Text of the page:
“Officials at the school did not place any restrictions on the facility design,” Lewis said. “There were no preconceived thoughts on how it should look.” Yet, Lewis recognized that the building was part of a long-established New England educational environment and needed to harmonize with the surroundings. While several designs were proposed, a brick structure with exterior copper cladding and accents helped bridge the gap between the contemporary building and the school’s more traditional structures.

The plan called for the 30,000-sq.-ft. addition to house a highly flexible “black box” theatre with seating for 125 people, as well as associated theatrical preparation areas, including dressing rooms, a scene shop, a costume workroom, a green room, and a control room for lights and sound. Additionally, several resource rooms were required to accommodate choral music, drama, dance, instrumental music, printmaking, photography, drawing, and computer graphics. “We wanted the new three-story addition-though large and prominent-to feel like an incremental outgrowth,” Lewis recalled.

“To preserve the character of the campus, it was easy for us to get to the idea of using masonry because of existing buildings. But we wanted to play the masonry off other things and design the building in a way that suggested what is going on inside,” Lewis said.

Alloy-coated copper was included as a prominent design element to add the appearance of light weight and to blend the old with the new. An eye-catching, two-story wall, clad with a battened grid of 3-ft 40-in.-square copper panels, sub-divided with flat-seam panels to work with commonly available copper sheet sizes, spans the space between the old and new buildings. It features a 9-ft.-dia. circular window and a bank of 18-in.-sq. windows that bring light into the facility’s lobby.

The classroom space reflects the traditional architectural style, recalling the 1920s building to which the center is connected. The brick of this section matches the brick and details of the older building, and the windows are related in style. The black box theater is turned at an angle and highlighted with a bas relief brick diamond shape pattern. It has a more modern look to express that something more creative is going on in the space.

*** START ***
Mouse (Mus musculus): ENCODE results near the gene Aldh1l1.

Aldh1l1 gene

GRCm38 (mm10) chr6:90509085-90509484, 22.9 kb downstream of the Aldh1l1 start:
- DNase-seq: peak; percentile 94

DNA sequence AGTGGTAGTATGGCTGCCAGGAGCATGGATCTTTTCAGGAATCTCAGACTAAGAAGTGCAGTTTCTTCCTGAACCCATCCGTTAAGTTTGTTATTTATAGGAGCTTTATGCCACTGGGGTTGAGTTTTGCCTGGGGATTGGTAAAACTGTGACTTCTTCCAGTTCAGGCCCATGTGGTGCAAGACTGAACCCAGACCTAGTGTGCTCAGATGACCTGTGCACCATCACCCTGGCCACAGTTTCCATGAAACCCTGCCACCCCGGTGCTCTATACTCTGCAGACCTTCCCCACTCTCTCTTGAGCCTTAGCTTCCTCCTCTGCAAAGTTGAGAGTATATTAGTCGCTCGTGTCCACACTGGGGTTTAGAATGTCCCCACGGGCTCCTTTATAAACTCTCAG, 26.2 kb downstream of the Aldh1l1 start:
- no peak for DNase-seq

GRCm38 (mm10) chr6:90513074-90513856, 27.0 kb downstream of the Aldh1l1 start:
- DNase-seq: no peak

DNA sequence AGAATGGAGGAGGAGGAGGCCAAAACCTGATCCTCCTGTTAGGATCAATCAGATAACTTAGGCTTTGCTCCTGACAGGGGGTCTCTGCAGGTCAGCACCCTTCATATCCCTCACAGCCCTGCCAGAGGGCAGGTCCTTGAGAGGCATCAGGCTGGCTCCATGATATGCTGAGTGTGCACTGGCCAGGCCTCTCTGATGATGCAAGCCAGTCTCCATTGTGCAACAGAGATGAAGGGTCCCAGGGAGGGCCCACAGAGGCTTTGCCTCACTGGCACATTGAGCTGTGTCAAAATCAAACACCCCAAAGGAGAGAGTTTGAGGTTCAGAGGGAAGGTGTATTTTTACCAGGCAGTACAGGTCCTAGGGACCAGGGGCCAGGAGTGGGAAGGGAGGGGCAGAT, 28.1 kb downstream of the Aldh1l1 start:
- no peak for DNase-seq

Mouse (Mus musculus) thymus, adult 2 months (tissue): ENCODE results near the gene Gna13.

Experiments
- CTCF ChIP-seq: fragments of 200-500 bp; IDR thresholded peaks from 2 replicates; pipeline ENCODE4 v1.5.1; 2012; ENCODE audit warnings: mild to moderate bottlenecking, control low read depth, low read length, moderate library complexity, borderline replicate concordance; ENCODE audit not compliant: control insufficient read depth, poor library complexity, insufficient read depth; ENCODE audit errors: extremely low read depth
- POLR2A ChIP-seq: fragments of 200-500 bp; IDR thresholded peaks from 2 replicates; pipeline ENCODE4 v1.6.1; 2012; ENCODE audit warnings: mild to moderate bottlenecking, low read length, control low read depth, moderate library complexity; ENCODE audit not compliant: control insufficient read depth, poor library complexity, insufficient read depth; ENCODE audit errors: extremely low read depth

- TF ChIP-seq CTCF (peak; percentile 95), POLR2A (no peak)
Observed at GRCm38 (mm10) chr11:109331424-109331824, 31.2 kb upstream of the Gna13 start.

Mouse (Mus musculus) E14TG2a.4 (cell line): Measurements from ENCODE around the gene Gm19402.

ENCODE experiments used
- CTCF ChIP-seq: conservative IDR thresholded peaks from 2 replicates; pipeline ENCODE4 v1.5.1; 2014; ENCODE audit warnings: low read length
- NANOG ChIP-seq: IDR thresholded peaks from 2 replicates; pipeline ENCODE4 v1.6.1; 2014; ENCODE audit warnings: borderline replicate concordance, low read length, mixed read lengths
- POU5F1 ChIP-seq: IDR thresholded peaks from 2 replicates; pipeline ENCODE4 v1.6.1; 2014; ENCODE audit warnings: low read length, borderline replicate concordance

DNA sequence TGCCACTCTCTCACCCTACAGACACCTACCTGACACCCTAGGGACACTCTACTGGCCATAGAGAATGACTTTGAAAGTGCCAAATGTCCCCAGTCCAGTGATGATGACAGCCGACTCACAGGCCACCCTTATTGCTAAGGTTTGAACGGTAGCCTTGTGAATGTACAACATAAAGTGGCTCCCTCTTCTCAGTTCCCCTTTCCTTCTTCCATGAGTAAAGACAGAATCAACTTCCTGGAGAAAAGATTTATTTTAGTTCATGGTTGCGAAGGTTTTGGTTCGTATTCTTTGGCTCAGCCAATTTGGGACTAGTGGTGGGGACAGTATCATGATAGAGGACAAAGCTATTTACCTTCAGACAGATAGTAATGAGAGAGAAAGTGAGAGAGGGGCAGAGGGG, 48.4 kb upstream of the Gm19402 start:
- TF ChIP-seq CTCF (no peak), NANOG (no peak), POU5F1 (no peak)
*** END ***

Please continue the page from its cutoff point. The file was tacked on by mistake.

To offset the heavy masonry’s sturdy appearance, Lewis selected a gray-toned copper. “I like working with copper, and love the softness of this particular copper’s color. It blended well with the heavily textured bricks,” he said.

FreedomGray, manufactured by Revere Copper Products, Inc., Rome, NY, was the copper specified for the project. It is a pure standard-sheet copper, coated on both sides with a rugged tin/zinc alloy, and is lead-free for use in all environments.

“This copper is full of small variations in color, which is good,” Lewis noted. “The panels have a hand-formed feel and workmanship that give the building a very tactile look. The copper panels, and the battens that join the seams together, create a striking hand-wrought wall system that worked well with the arts-and-crafts style of the older school building.”

The $7-million building project took 14-months to complete. Erland Construction was the general contractor.

Dan James, the on-site project superintendent, recalled that the metal installation had its challenges and required a collaborative effort between the architect and the installers. “The building exterior called for two extensive brick patterns, as well as the copper cladding. Certainly there are challenges whenever you are joining together dissimilar materials,” James said. “But everyone worked well together to fine-tune the details and devise the right technique to address water tightness and aesthetics.”

Copper-cladding installation entailed a variety of techniques, using standing seams, flat seams, and battens. According to James, the panels and the battens were pre-fabricated by the metal sub-contractor. “The copper was field-measured and shop fabricated, which made for a cleaner job and tighter-looking corners,” he said.

The combination of copper cladding and brick created the no-maintenance exterior that is a priority in buildings of this type, while providing a modern look that integrates well with the 80-yr.-old buildings that make up the rest of the campus. As the copper cladding ages, the patina it develops will further enhance the look and integration that was an essential component of this project.

Mark Kenville is an author, public relations professional, and former writer with the Associated Press. He has written articles for design, build, and home-decorating publications.